Sunday 8 September 2013

#spruecutters: How does your spouse (significant other) view your hobby?

This interesting question was posed this week by the #spruecutters union.

How does your spouse (or significant other) view your hobby?

The answer, for me at least, is as complex as it is short: she tolerates it better right now than in recent months, but not as well as in recent years.

My wife has been encouraging me to paint more over the last couple of weeks - we'd argued a couple of months ago about hobby addiction and one-track-mindedness, and that my hobby stuff was taking over the house. So I stopped painting for a while.

Let me backtrack a few years: I was single, had moved back to my parents' house, had failed to find useful employment, and rediscovered painting and building models, after a 10-year absence, as stress-relieving. Maybe it was a cry for help, a denial of depression - who knows? I wasn't finding inspiration in writing music, and my video freelancing wasn't taking off well. I had a little money to burn, and I found that eBay served up all the Halcyon kits I had wanted when I was a teen. Aliens and Back to the Future boxes piled up in my dad's garage, and so did new paints, tools and even an airbrush and compressor.

When my (then) girlfriend and I eventually moved in with each other, I was still casually gluing and painting - at this point, mostly planes and cars - and we even had a few evenings where she and I and her two kids would paint. Her daughter and I built an airfix spitfire and sprayed it pink, like the PRU planes from WWII. Her son, Mikey (then aged 8), repainted some Star Wars snap kits. They even bought me some GW Lord of the Rings hobbits to paint. Hobby utopia.

We then got married, and moved house. Had a baby or two. Tightened our belts.

One day, in Bluewater shopping centre, my stepson spotted this cool shop with an 8ft robot soldier above the door. He insisted on going in, thinking that Games Workshop sold video games. Instantly hooked at age 10, he pestered us to let him buy some figures to paint. Reluctantly, we said yes. I was more reluctant than my wife, knowing firsthand the pull this hobby can have, but bonding with him over glue could only be a good thing.

I gave Mikey a few of my old unbuilt kits, and finished marines- from my uni days, where I had first succumbed to the lure of lead and plastic. We spent some time looking through old codexes and rules. I spent a lot of time trying to figure out most cost-effective ways to get him the Tau army he wanted.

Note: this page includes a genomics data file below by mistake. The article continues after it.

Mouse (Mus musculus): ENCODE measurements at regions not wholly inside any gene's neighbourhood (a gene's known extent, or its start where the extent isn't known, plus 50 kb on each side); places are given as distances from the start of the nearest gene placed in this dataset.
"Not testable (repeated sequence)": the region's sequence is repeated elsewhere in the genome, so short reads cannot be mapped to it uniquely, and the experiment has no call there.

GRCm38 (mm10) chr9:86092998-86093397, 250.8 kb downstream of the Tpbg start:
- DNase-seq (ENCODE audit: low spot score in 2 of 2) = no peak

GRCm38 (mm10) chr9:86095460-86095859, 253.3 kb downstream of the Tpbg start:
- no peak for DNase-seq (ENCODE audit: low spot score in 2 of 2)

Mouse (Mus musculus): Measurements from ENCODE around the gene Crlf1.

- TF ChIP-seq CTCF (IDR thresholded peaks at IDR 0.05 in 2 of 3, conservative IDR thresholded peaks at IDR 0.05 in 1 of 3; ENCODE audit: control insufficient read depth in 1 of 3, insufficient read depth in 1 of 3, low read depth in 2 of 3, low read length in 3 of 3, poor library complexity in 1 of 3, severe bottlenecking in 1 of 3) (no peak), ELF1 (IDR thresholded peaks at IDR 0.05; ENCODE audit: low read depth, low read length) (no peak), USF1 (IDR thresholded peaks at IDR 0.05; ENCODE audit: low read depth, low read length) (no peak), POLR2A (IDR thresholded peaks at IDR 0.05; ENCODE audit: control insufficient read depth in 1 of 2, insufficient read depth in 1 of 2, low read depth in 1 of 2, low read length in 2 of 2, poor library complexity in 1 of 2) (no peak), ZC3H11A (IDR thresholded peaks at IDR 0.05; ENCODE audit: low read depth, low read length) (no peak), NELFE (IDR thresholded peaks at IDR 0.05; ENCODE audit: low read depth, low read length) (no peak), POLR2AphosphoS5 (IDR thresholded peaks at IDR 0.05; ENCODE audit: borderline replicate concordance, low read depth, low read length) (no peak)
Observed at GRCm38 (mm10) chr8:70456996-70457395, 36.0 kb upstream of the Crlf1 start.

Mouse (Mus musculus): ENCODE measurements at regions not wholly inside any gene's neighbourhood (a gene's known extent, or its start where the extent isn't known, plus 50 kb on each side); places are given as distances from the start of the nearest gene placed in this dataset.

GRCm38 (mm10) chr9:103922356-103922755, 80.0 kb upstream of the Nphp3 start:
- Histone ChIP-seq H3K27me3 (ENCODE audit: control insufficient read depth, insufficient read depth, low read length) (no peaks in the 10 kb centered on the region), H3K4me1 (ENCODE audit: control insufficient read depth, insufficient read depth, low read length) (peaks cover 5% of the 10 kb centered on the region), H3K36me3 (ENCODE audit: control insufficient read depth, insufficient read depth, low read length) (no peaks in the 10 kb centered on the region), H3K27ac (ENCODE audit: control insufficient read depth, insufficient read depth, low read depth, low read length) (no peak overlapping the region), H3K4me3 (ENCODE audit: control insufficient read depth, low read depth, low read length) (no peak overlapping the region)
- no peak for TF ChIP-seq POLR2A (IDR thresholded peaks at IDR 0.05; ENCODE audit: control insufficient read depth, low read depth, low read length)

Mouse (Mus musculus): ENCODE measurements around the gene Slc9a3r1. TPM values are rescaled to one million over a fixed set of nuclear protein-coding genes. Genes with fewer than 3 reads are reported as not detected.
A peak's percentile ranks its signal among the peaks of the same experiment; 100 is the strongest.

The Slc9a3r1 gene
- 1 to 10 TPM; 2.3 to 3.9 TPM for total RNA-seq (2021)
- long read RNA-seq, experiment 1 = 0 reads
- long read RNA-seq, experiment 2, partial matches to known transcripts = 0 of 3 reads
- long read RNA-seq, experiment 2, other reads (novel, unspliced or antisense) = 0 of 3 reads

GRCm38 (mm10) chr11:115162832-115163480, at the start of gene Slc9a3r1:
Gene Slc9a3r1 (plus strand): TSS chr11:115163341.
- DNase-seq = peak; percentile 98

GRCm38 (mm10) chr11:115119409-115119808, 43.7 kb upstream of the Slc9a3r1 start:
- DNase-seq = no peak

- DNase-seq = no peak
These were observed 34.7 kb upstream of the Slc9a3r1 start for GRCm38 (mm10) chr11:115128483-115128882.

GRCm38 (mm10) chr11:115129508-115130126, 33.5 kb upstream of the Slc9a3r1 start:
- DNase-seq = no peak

My wife even warmed to the idea of playing Lord of the Rings - and when it came out, Dreadfleet. We never got around to playing either, even though I bought the boxed games. Time and priorities always got in the way. Babies, work, lack of sleep etc. Back then, though, Mikey and I had a hobby area: somewhere to chill out and paint; somewhere to play the odd game of 40k.

Then we moved again. Downsized.

The hobby room got boxed up. Garage tidying/conversion in our new flat hasn't happened yet, and after 18 months it probably won't. Hobby time now means setting up and packing away, and planning the whole thing, which takes away the spontaneity - Mikey has cooled off even playing 40k at his school club (which he even founded), and hasn't asked to go to Games Day this year. His excitement for the new kits stopped around the time of the 6th edition Tau releases earlier this year.

For me, though, it's still a case of trying to paint when I get a chance. I help out with the stepkids' school projects when my talents allow, although my 'stuff' has been decluttered from the kitchen, where it had invaded, and now moves to and from the garage in a crate, so I can set up quicker. My wife doesn't ask me about what I'm painting, and doesn't really volunteer enthusiasm when I show off a finished project. She's not keen on the idea of me painting to commission, and hates the time it takes to get anything done. She did just ask me if I wanted to paint tonight. I actually don't, but I appreciate the gesture.

I wouldn't say my wife is a Warhammer Widow. She is begrudgingly supportive, and I do love her for it. I would like to find time in our lives for all our hobbies: for lounging around; vegging out in front of the TV; sport, and the rest of it, and maybe when we have our dream jobs, own our home, have slightly less demanding small children (the babies, not the teens), and 36hr days, then maybe, just maybe we'll get back to hobby utopia.

Until then, I will strive to get a 'wow' out of her for one of my paintups.

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